Does exercise actually improve your mental health?

A study in the US reported that those who exercised 3-5 times a week had better mental health than those who did not exercise. Team sports and exercise involving social groups had the most impact.

The Lancet Psychiatry journal said that exercising for 45 minutes three to five times a week was associated with the biggest benefits. The study included many types of physical activity, ranging from childcare, housework, lawn-mowing and fishing to cycling, going to the gym, running and skiing.

However the research also found that more exercise was not always better for mental health and well-being, with people who exercise every day reporting lower moods.
Exercise is known to bring health benefits such as risk the of illnesses like heart disease, stroke and diabetes, but links with mental health were not as clear. Experts note that the relationship could go both ways for exercise improving mental health – with inactivity being both a symptom of, and contributor to, poor mental health.

In this study, while the links between regular exercise and better mental health were clear, the researchers said they could not show cause and effect.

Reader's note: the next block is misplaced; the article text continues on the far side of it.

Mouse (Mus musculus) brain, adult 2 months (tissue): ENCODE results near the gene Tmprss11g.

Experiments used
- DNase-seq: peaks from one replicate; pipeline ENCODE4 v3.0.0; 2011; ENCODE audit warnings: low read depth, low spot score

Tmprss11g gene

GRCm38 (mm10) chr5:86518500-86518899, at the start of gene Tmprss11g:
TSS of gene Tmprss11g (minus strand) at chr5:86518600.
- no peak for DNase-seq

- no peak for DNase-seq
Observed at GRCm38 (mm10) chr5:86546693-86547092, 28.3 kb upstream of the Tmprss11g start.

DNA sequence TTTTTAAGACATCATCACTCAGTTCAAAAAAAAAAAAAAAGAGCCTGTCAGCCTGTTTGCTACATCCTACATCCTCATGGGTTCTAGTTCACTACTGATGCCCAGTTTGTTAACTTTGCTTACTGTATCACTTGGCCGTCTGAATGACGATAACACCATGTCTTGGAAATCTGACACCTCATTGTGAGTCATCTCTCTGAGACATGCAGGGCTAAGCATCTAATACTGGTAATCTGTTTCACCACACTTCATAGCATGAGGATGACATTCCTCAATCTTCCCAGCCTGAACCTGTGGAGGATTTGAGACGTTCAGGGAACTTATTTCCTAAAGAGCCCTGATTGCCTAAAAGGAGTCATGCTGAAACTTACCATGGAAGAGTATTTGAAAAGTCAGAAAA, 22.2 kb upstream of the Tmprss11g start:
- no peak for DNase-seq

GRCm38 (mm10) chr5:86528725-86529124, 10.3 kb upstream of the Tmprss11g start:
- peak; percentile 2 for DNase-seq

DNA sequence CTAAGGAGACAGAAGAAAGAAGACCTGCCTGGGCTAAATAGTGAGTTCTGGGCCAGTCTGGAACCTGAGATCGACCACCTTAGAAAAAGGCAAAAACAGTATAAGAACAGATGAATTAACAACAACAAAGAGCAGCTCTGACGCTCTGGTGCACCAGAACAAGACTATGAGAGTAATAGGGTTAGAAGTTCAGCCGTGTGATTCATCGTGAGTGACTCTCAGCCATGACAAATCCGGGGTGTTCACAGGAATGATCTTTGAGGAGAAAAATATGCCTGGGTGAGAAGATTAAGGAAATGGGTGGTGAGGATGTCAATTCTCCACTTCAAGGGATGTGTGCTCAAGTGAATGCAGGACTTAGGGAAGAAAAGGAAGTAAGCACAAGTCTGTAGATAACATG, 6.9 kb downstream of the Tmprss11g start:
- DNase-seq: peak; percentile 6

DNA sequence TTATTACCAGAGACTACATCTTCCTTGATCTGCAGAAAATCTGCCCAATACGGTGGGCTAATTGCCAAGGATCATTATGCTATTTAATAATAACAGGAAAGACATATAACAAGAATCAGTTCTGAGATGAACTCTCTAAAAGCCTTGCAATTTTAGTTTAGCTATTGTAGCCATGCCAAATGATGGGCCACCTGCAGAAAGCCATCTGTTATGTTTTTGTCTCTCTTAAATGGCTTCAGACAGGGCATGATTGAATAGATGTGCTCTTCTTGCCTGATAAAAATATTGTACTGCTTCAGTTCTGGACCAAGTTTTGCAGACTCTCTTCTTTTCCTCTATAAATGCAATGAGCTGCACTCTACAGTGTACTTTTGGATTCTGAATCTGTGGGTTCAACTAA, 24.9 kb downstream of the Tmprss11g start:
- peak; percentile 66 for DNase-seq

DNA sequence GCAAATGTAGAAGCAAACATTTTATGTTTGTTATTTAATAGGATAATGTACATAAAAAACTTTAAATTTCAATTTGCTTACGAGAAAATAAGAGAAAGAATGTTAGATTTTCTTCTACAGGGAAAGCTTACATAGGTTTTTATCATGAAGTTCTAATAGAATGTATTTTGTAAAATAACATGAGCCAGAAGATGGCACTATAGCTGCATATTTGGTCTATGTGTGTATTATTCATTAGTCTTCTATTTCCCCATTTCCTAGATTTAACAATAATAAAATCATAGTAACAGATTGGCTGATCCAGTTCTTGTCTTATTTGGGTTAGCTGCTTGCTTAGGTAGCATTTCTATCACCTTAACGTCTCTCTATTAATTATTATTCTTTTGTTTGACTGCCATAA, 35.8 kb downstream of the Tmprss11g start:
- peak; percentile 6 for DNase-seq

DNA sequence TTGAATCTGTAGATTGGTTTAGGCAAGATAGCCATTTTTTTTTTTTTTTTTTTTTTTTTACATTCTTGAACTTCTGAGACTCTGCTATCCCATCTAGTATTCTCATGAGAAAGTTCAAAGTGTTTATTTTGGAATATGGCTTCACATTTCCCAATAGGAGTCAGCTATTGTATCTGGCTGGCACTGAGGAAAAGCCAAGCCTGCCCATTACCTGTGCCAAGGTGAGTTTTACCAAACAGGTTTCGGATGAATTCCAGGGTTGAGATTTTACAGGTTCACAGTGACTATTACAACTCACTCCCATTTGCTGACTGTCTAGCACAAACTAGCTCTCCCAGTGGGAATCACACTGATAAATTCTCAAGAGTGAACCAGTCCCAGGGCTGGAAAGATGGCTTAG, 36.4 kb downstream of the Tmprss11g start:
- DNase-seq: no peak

The research included data from 1.2 million people across the U.S. who estimated how often in the past 30 days they would rate their mental health as ‘not good’ based on stress, depression and emotional problems. In addition to this they also recorded how often they had exercised in the past 30 days and the number of times a week and how long they did this exercise.

The results were adjusted for age, race, gender, marital status, income, education, employment status, body mass, self-reported physical health and previous diagnosis of depression.

On average, participants had 3.4 days of poor mental health a month. Compared to people who reported doing no exercise, people who exercised reported 1.5 fewer days of poor mental health a month – a reduction of 43 percent.

Among the 75 types of exercise recorded, all types were linked with better mental health. The strongest associations were seen for team sports, cycling, aerobic and gym exercise.